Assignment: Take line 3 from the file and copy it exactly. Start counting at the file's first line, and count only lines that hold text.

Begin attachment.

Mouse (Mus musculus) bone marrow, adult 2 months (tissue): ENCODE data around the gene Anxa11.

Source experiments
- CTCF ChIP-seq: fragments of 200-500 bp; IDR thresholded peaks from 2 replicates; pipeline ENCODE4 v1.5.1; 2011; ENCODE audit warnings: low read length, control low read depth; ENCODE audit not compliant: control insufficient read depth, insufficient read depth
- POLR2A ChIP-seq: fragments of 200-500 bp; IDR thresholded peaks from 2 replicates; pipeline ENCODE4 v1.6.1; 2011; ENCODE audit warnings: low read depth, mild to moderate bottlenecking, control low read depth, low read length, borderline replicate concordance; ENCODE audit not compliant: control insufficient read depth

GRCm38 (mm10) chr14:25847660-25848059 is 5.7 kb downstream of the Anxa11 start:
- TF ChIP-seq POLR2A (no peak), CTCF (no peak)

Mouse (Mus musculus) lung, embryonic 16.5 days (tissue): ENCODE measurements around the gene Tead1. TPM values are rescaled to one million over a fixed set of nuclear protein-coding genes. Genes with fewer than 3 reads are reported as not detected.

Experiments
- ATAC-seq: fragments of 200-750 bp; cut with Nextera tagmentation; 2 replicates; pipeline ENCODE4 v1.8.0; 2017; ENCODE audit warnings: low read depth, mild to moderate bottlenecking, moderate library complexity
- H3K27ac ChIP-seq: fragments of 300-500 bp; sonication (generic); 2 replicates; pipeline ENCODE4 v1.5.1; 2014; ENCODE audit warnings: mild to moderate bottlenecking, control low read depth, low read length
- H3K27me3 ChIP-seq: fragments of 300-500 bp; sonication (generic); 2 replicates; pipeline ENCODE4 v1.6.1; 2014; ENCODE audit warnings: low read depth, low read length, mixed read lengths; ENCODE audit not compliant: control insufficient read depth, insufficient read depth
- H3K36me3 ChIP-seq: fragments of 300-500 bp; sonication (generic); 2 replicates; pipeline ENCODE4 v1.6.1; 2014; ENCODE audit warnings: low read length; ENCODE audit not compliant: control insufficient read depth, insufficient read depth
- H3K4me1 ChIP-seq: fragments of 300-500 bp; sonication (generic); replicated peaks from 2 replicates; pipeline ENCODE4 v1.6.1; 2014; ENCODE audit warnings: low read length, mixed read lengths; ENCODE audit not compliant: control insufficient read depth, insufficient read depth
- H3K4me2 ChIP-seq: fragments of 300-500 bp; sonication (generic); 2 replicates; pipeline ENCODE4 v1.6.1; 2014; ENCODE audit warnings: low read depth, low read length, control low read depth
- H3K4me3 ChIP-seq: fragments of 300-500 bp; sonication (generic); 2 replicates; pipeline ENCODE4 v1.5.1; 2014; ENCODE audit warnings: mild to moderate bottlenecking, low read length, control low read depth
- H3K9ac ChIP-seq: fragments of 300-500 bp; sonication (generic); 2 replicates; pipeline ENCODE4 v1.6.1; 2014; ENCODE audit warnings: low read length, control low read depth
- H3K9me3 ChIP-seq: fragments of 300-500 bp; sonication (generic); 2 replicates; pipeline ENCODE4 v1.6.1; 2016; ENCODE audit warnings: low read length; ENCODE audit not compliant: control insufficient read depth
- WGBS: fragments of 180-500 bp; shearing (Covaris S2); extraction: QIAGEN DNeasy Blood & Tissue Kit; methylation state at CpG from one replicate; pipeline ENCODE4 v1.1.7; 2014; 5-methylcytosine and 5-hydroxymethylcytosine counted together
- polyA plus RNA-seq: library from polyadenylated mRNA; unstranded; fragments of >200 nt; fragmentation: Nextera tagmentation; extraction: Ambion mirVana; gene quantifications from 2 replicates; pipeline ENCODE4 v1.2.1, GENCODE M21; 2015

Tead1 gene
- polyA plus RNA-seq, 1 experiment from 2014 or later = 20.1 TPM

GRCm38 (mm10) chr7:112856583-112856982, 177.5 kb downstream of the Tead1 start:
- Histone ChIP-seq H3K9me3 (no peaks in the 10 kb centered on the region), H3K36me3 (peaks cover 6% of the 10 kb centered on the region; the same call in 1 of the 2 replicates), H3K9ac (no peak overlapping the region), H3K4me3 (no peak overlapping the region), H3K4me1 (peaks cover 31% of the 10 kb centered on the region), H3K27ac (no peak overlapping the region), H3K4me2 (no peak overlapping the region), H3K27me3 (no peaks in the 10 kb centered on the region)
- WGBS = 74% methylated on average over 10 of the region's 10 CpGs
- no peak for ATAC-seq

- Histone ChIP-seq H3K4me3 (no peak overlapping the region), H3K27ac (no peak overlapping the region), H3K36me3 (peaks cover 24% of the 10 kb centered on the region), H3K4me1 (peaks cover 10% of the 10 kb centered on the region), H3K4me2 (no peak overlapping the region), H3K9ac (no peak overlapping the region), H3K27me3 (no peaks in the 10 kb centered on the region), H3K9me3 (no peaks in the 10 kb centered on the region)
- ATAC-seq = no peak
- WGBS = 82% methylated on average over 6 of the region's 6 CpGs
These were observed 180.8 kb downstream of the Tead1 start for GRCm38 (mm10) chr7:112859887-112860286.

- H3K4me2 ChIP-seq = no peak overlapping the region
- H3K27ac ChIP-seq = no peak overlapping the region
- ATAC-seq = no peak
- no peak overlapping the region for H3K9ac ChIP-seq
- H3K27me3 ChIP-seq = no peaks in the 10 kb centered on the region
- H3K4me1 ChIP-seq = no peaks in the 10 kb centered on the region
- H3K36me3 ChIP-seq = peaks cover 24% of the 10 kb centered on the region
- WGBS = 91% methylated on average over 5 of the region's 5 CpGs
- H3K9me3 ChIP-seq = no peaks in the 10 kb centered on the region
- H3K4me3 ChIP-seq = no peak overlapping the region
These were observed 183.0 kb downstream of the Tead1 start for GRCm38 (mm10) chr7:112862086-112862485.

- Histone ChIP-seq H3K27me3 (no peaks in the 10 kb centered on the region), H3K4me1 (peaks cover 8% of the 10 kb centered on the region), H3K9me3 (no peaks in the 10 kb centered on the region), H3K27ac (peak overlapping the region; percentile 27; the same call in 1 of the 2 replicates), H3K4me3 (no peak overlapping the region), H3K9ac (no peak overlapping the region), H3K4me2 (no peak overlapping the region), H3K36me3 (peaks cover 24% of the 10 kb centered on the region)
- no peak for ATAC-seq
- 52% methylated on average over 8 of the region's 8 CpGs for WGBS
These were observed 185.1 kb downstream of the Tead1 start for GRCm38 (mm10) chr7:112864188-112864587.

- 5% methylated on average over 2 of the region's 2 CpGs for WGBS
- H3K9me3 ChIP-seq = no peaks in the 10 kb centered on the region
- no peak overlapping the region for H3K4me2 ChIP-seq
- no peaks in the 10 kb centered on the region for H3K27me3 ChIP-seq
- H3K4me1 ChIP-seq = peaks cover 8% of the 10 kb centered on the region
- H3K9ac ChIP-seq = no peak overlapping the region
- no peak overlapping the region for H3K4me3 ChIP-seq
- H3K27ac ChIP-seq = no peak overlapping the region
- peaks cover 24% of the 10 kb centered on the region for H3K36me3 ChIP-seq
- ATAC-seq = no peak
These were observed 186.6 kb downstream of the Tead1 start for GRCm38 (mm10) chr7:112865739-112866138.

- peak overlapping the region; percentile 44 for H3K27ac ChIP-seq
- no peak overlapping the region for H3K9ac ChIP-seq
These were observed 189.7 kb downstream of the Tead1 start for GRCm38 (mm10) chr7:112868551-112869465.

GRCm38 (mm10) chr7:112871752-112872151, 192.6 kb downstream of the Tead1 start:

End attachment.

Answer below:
- CTCF ChIP-seq: fragments of 200-500 bp; IDR thresholded peaks from 2 replicates; pipeline ENCODE4 v1.5.1; 2011; ENCODE audit warnings: low read length, control low read depth; ENCODE audit not compliant: control insufficient read depth, insufficient read depth